What is the Beneficial Ownership Information (“BOI”) Reporting Rule?
The Financial Crimes Enforcement Network (“FinCEN”) recently implemented significant changes in beneficial ownership reporting, for the purpose of combating financial crimes. These regulations aim to enhance transparency by requiring companies to disclose the identities of their beneficial owners, defined as individuals who (i) directly or indirectly own 25% or more of the equity interests in a company or (ii) exercises substantial control over a reporting company. Substantial control is broadly defined and can mean any senior officer, individual who can appoint or remove officers or directors, or be a decision-maker for the reporting company. There can be many beneficial owners to a reporting company. As of January 1, 2024, covered entities must submit detailed information, including names, addresses, and social security numbers or passport details of individuals meeting this threshold. This shift is expected to fortify the government’s ability to trace and prevent illicit financial activities, and to strengthen anti-money laundering (“AML”) measures. By ensuring a comprehensive understanding of who ultimately owns and controls legal entities, authorities can better assess and mitigate risks associated with financial transactions. This move aligns with international efforts to create a more transparent and accountable financial system.
However, these changes also raise concerns about privacy and data security. Critics argue that the extensive disclosure requirements may expose individuals to potential risks, especially in cases where personal information falls into the wrong hands. Striking the right balance between transparency and privacy remains a challenge, necessitating ongoing dialogue and adjustments to ensure that the regulations achieve their intended goals without unduly compromising individual rights.
Who has to comply with the new ownership changes?
The new changes apply to certain covered entities, specifically those defined as “reporting companies.” Reporting companies include corporations, limited liability companies (“LLC’s”), and similar legal entities formed under the laws of the United States, plus certain foreign entities registered to do business in the U.S. However, there are many exemptions to the “covered entity” definition. Whether an entity is exempt from the requirements should be evaluated each year.
To whom must “covered entities” report?
Covered entities are required to report this information directly to FinCEN, which is a bureau of the United States Department of the Treasury. This is in addition to any filings required by the Secretary of State or other jurisdiction governing the formation or active status of the entity. Covered entities in existence prior to January 1, 2024 have until January 1, 2025 to report to FinCen. New companies formed after January 1, 2024 but before January 1, 2025 have 90 calendar days after receiving notice that their registration is effective to file their initial BOI report. Companies created after January 1, 2025 will have 30 days from the date of registration to file their initial BOI report.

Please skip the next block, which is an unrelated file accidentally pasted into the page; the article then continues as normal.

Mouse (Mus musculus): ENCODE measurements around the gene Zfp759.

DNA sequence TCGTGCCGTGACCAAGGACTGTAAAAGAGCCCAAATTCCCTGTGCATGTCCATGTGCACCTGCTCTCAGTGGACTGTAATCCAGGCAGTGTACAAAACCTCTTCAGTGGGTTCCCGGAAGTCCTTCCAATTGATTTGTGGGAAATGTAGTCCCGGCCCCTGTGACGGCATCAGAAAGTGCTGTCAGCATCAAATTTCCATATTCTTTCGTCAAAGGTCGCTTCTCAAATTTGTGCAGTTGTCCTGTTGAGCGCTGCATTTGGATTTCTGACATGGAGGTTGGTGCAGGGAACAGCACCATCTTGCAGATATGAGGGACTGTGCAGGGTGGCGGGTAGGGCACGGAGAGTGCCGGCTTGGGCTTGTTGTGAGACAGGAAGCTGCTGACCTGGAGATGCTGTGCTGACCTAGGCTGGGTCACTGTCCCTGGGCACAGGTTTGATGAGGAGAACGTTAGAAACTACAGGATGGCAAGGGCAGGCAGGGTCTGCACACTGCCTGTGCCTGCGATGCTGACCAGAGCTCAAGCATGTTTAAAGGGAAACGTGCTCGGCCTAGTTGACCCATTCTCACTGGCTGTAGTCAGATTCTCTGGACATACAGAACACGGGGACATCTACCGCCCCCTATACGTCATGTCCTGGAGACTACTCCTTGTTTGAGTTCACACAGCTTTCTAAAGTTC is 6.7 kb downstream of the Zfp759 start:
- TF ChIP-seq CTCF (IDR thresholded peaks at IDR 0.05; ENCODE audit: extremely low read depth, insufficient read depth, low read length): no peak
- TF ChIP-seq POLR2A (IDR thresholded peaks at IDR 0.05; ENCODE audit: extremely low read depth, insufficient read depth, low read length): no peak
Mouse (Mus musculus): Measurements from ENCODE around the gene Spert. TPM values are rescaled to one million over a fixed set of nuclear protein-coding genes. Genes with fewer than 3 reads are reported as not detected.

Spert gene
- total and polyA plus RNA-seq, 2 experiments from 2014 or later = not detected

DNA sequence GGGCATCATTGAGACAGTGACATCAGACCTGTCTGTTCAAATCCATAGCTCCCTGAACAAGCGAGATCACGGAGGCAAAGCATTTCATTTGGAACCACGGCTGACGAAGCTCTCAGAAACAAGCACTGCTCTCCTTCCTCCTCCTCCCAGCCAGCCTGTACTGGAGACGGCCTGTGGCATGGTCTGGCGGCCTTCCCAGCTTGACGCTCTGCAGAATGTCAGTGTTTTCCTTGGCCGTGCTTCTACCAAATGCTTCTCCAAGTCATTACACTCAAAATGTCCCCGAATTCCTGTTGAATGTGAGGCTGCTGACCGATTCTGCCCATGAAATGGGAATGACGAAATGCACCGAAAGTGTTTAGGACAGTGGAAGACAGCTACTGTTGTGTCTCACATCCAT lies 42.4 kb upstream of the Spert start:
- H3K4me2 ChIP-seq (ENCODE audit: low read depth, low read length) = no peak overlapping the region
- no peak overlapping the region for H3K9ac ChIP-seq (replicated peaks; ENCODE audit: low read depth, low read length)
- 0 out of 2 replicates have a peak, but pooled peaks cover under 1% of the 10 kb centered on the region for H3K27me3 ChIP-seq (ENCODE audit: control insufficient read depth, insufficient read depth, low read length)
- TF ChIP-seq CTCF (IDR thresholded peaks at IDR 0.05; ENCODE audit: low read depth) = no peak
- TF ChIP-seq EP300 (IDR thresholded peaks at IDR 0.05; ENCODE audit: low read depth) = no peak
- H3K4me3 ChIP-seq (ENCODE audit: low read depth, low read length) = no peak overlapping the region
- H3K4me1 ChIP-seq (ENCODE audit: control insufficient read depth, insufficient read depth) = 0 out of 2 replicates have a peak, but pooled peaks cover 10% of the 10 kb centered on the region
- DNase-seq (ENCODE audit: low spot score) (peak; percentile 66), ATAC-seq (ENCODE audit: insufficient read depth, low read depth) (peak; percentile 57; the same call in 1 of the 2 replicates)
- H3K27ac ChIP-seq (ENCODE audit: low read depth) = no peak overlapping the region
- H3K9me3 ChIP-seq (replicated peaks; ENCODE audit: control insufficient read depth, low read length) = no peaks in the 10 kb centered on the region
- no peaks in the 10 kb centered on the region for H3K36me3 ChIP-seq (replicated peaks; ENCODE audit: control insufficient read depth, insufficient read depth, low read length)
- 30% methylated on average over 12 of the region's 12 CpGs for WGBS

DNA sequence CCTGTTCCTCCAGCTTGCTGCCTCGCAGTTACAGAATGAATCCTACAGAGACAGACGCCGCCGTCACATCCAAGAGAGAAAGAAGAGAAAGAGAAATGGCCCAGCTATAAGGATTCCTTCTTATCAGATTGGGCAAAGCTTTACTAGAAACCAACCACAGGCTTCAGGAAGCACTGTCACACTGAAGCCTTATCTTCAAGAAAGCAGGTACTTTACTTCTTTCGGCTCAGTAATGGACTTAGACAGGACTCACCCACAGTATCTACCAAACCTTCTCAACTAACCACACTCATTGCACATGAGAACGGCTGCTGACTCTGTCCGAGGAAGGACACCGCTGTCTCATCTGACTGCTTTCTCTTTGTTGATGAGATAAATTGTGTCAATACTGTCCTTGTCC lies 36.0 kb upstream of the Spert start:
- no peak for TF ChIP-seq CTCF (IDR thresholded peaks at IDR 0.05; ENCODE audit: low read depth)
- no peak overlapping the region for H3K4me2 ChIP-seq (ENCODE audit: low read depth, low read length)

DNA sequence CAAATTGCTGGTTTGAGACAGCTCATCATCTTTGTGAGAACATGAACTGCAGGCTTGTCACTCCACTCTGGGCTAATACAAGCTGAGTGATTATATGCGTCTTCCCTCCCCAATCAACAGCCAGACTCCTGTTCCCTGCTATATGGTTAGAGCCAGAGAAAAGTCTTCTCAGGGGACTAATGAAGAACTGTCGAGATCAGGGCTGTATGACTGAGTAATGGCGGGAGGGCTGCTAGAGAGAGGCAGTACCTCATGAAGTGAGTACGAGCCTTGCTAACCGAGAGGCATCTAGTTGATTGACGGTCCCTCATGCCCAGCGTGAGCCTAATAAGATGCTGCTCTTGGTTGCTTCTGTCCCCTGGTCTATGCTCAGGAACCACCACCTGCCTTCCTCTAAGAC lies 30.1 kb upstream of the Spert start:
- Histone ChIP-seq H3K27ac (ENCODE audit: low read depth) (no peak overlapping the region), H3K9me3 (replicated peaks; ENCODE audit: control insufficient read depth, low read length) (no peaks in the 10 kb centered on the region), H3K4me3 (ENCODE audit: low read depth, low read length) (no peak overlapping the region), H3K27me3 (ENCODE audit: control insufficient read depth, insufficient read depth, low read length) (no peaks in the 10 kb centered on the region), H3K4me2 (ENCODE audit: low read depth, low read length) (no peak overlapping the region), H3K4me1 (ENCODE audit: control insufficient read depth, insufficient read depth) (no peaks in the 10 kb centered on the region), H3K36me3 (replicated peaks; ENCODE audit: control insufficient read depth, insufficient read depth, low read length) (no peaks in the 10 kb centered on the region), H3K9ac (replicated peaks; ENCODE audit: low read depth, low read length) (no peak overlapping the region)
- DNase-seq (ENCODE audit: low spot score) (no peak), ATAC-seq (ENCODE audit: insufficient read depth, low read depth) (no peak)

Effect of Failure to Report Accurate Information
Failure to report and maintain accurate beneficial ownership information to FinCEN, may result in civil or criminal penalties, including civil penalties of up to $500 for each day that the violation continues, or criminal penalties including imprisonment for up to two years and/or a fine of up to $10,000. Senior officers of an entity that fails to file a required BOI report may be held accountable for that failure.
What part do lenders play in the new reporting regime?
Previously, as part of anti-money laundering compliance, lenders were required to collect and verify certain information from their customers as part of their Know Your Customer (“KYC”) procedures. While traditional KYC processes focused on verifying the identity of the customer opening the account, the new regulations extend the scope to include a deeper understanding of the ownership structure. Financial institutions are now required to identify and directly report to FinCEN the beneficial owners who own 25% or more of the equity interests in covered legal entities.
How will financial institutions report to FinCEN?
Lenders are likely to use FinCEN’s existing systems or designated platforms for filing these reports. The specific details of the reporting process, including the format and channels for submission, are typically provided by FinCEN through official guidance and documentation.
In December 2023, FinCEN issued a Final Rule on the Beneficial Ownership Information Access and Safeguards. The Final Rule becomes effective on February 20, 2024. In this Rule, FinCEN plans a phased implementation of access to the BOI database, including obtaining authorization of lending institution customers to the disclosure or sharing of their personal information. Financial institutions are last on the access list, because, according to FinCEN, the timing of their access will coincide with the upcoming revision of FinCEN’s 2016 CDD (Customer Due Diligence) Rule, part of the Bank Secrecy Act. FinCEN anticipates providing additional information on the timing and details regarding this phased implementation approach in early 2024. It remains to be seen how the reporting obligations will affect financial institutions.
For any questions about how to incorporate BOI compliance into your SBA lending practice, please contact Starfield & Smith, P.C. at email@example.com.